The weather has been such fun! Yesterday, I was able to take a lovely walk out back. The snow was mostly gone; I traversed the labyrinth and collected a few polished pottery shards from the beach. Of course, it was muddy, but it was warm and smelled nice – very spring like. I started out with a light fleece jacket, but had it tied around my waist near the end. This morning was a bit cooler and I went into town. By the time I returned and was unloading groceries, the wet snow had begun.

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A few hours later, branches are falling and I’m nervous. Tree limbs are heavy with the snow.

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Oh, and the defunct telephone line was ripped right off the house. That was a delightful noise to figure out. Welcome to western New York’s winter, though some people consider this the first day of spring. Oi!

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Tuesday was a great day to drive and the novel critique group meeting was in Lockport. I don’t recall having carrot soup before, but it is wonderful – at least the way Mary made it. Gina’s section had me asking so many questions – when her book comes out, I’m sure you’ll be wondering the same things and you’ll have it easy because you can read the next pages whereas I have to wait until she writes them and then another month for the day we exchange files – THEN I’ll know what happens. Next month, I’ll be sending the final section of my book to them. It’s hard to believe that one will be over and I have to create (refine) new characters. These last ones were a joy to spend time with – well, most of the time. I still remember Mary’s comment on the first section, though the beginning is now revamped, she echoed the original beginning by saying she fell in love with Tara. That sentiment is still heady and it boosted my confidence in this manuscript.

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I’ve been reducing clutter and getting rid of things. My notebooks are sorted and I’ve made a major dent in the filing. I still want to gather the bits of “Near Eden, New York” and of the Letty stories and box them up. I’m done with both for the time being and I’m hoping that if they are out of my way, I can figure out what “new book” is about. So far, it’s not going the way I thought it would, but that’s fine.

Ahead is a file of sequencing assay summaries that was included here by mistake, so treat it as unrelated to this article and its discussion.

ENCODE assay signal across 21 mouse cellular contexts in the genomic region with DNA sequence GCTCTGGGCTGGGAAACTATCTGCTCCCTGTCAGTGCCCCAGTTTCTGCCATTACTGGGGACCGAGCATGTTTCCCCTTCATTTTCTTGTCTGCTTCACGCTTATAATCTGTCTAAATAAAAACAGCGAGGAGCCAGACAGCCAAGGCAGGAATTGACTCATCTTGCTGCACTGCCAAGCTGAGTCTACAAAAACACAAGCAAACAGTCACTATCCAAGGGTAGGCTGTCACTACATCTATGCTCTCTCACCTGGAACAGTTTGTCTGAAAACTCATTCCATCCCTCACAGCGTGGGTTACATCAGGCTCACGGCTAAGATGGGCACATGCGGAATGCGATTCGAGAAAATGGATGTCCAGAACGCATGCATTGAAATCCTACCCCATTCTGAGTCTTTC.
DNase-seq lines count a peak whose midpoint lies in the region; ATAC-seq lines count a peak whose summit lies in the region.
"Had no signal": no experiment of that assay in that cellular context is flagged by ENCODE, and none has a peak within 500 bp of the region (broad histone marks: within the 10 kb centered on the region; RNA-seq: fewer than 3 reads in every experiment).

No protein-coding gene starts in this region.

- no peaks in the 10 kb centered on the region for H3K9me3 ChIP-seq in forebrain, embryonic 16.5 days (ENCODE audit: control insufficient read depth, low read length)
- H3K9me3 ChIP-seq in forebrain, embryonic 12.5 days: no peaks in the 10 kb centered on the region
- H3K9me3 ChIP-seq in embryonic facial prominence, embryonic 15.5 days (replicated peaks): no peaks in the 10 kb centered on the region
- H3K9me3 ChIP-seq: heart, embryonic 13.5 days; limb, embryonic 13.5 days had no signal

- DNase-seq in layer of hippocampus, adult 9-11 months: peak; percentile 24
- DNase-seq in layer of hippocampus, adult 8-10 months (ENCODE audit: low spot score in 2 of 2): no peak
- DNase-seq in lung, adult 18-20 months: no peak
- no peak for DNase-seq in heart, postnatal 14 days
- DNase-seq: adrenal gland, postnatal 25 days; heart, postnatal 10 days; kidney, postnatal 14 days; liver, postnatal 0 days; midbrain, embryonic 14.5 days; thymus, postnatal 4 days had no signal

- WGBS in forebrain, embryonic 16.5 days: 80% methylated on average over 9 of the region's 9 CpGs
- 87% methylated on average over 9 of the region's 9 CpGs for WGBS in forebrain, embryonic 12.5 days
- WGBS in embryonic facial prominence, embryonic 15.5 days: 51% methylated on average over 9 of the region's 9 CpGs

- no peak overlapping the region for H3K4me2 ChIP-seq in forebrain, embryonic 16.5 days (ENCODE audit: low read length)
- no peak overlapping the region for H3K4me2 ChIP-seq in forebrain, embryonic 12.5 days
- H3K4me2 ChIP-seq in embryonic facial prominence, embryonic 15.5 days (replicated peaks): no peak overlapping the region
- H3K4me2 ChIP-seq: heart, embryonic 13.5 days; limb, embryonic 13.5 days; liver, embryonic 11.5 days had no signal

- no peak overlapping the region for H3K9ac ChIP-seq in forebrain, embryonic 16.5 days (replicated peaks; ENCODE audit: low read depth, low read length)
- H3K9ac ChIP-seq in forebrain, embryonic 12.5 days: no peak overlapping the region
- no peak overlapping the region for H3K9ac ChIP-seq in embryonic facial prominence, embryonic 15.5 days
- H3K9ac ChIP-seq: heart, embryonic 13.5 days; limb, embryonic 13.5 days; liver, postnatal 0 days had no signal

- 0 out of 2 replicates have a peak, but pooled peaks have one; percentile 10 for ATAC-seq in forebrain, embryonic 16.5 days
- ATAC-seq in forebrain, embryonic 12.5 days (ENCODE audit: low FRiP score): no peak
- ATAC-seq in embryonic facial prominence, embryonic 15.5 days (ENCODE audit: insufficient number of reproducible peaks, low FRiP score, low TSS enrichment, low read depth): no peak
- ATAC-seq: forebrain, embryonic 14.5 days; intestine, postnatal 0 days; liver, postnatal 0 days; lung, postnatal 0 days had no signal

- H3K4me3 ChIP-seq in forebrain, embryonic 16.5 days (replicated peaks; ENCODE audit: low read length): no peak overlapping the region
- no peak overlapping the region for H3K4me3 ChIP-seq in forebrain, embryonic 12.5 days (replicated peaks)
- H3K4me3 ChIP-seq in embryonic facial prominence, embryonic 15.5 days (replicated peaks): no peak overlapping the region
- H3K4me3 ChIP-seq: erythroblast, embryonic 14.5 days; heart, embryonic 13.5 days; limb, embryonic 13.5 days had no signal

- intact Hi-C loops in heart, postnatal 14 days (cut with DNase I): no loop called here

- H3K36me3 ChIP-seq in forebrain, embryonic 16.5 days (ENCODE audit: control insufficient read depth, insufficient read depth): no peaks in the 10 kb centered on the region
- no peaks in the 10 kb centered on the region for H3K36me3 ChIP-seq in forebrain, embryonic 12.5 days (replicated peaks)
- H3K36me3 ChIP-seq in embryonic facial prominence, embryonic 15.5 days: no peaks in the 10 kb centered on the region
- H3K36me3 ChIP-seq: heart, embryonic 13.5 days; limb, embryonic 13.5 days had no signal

In case you missed it, I did an interview. There’s a photo and everything. I have a request to do another one, which I haven’t finished yet. It’s odd to be on the other side of the questions. I’m still figuring out the managing editorship, but that, too, is okay. I attended a networking event that the Springville Chamber of Commerce hosted at Papa Jake’s. One of the stories told was about one of their guest speakers who encouraged people to say yes to an opportunity – even if you didn’t know how to do it because you’d figure it out. I did and now I am, though I’m not looking forward to sending rejections. If you get one from me, please know I found no pleasure in it at all.

I’m checking the mailbox because my copies of Ellipsis: Two should arrive any day now. I’ve seen posts on Twitter and can’t wait to dive in. I have plenty of other reading to keep me busy until then, but One was fantastic so I want to see what is in there. And I will continue to read and sort because I’ve sent out queries and checking Query Tracker every five seconds doesn’t speed things along any more than refreshing the Submittable page when I send out flash.

Thanks for stopping by and for the read!

 

 

*These mere creekside reflections are mine alone and in no way should alter your unique view of the shore.